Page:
Thursday, February 19, 2015

Great Chapter Books I've Read Aloud to My Kids

Today, I thought I'd share a bit differently than a single book review. I've wanted to make a compiled list for our (homeschool) read-alouds for quite a while and this seems like a great opportunity. I often use classics I've collected over the years from garage sales and thrift stores, books from my own past that I've saved,  Sonlight Curriculum's wonderful book lists for inspiration, and Sarah Mackenzie's website to lead me down more literary rabbit holes. So many of our books have been really fun to read aloud, and the kids have fully enjoyed them. I can only think of a handful that either I or one of my two didn't particularly like. Here I'll share a short snippet of what the story is about and whether or not it was a great fit for us. These books are from late summer 2014 until now.  Enjoy and happy reading!

*The Tale of Despereaux by Kate DiCamillo The kids absolutely loved this book, and it was a truly a great read-aloud. The kids were laughing at the right times, the voices of the hilarious characters were enhanced, and the story had quite a bit of action-perfect for young children. I did another longer review here.

*Good Masters, Sweet Ladies! by Laura Amy Schlitz I should have waited a year or so for this book because 5 & 7 were just too young. This is a great book by a librarian, on the history of the Middle Ages, written from different community members and all in poetry. It's like a triple-whammy history lesson, and listening to it was better than reading it, but the book is necessary for the pictures of each voice and place in society. Eight would be the youngest I'd read this book to.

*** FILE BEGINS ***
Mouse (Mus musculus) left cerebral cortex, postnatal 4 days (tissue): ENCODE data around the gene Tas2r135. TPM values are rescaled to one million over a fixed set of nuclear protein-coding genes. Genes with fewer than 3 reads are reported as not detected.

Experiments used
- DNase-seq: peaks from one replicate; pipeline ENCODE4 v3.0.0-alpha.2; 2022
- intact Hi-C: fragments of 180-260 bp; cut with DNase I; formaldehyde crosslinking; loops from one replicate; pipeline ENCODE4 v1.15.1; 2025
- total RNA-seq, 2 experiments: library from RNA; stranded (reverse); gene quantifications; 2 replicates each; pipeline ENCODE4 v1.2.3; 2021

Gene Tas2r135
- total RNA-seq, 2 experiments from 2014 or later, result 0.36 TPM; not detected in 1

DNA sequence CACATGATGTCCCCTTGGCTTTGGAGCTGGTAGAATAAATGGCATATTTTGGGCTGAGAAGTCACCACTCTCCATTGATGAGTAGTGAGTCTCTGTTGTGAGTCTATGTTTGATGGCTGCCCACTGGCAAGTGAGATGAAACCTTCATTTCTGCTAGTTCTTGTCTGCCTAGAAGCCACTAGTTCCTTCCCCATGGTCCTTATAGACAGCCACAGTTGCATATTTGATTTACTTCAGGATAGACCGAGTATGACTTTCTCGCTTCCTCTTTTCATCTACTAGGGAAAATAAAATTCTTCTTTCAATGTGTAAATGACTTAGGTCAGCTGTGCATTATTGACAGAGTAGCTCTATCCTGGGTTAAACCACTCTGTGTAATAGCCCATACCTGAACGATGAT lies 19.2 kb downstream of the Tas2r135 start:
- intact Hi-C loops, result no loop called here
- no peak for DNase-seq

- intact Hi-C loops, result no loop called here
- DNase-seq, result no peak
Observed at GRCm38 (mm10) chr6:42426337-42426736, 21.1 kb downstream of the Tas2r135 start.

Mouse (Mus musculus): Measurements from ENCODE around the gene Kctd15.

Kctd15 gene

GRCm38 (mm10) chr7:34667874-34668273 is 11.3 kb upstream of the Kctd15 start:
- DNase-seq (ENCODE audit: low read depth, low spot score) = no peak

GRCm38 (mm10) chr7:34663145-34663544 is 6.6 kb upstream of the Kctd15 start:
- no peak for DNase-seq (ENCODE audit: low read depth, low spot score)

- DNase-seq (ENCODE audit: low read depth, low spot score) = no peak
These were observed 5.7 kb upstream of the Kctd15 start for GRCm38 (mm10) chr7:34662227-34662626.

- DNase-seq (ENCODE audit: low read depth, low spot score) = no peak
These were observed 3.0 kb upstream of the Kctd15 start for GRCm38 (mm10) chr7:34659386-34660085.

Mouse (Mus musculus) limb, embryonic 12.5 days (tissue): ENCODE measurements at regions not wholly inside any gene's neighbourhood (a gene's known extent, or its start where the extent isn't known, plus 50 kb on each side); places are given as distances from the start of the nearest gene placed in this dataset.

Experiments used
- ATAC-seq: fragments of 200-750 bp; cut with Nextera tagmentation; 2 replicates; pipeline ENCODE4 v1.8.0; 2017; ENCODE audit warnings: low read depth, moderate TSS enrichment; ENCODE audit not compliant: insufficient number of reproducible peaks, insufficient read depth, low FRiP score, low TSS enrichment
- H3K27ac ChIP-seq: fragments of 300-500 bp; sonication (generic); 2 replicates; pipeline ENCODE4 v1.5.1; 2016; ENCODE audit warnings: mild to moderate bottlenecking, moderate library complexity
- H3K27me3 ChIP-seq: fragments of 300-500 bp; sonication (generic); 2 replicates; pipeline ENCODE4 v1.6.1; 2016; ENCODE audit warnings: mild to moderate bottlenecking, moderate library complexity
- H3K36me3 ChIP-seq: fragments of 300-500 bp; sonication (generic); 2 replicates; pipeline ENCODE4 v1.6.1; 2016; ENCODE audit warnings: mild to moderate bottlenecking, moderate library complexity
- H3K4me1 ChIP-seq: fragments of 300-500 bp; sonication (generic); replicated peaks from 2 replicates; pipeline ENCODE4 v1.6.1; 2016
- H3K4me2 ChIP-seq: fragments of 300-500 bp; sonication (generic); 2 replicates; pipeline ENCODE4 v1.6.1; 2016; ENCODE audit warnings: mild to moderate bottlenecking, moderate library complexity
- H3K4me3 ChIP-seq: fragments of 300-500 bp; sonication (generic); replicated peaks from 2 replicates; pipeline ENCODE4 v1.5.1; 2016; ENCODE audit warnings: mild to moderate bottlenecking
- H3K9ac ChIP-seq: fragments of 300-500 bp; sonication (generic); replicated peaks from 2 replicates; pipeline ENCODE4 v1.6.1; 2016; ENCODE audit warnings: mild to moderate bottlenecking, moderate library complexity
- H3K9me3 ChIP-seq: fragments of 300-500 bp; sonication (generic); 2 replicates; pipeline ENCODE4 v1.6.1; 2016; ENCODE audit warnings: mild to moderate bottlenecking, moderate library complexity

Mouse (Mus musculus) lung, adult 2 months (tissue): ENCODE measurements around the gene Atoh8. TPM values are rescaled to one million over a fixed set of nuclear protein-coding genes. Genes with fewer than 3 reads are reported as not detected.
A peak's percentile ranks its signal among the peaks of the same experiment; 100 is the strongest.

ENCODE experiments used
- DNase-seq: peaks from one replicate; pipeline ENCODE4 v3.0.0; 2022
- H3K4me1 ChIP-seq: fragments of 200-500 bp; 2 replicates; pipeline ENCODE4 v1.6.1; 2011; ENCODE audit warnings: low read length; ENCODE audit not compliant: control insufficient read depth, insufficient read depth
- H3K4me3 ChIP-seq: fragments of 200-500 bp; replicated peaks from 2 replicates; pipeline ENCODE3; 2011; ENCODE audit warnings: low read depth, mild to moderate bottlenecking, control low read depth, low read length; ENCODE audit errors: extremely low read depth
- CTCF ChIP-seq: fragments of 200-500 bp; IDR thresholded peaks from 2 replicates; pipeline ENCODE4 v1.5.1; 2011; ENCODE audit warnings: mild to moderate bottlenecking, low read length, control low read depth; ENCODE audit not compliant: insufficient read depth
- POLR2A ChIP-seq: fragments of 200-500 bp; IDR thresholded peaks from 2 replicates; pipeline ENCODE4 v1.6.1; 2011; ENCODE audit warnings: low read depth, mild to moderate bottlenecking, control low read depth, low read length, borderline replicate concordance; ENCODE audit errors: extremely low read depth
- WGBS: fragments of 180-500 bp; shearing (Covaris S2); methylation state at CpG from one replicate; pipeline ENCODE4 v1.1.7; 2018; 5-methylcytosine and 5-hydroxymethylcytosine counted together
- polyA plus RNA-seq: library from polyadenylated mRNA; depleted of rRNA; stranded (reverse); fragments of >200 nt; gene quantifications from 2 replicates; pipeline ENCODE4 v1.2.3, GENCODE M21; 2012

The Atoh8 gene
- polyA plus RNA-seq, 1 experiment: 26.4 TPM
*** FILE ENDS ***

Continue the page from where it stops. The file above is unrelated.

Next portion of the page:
*Because of Winn-Dixie by Kate DiCamillo Possibly my very favorite elementary read-aloud, saved from my own childhood. I loved it even more as an adult. You can read an extended review here, but this story is so good, and it's even better read aloud.

*Freckle Juice by Judy Blume  This is the first introduction Judy Blume and it certainly won't be the last. This is a quick read and and a laugh-out-loud listen for the kids.

*Mrs. Piggle-Wiggle by Betty MacDonald Lukka LOVED this book. I might try the second on audio, because each chapter was very long and draining. Piggle-Wiggle is quite a character and helps all the neighborhood families think of great consequences for their children's bratty or disobedient behavior. The punishment will fit the crime! It was really funny, clever, and entertaining.

*Stone Fox by John Reynolds Gardiner This was a book I had saved since 3rd grade, when I remember my teacher needing to get another teacher in her room to help her finish the book because she was so overcome by emotion. It's a tear-jerker at the end, but a sweet book about determination of a young boy, and his loyal dog.

*Sideways Stories from Wayside School by Louis Sachar This is another book I saved from my childhood, that I remember loving myself. The kids were slightly confused by it, perhaps not having a traditional school experience cuts the humor a bit, but a funny book to read to kids.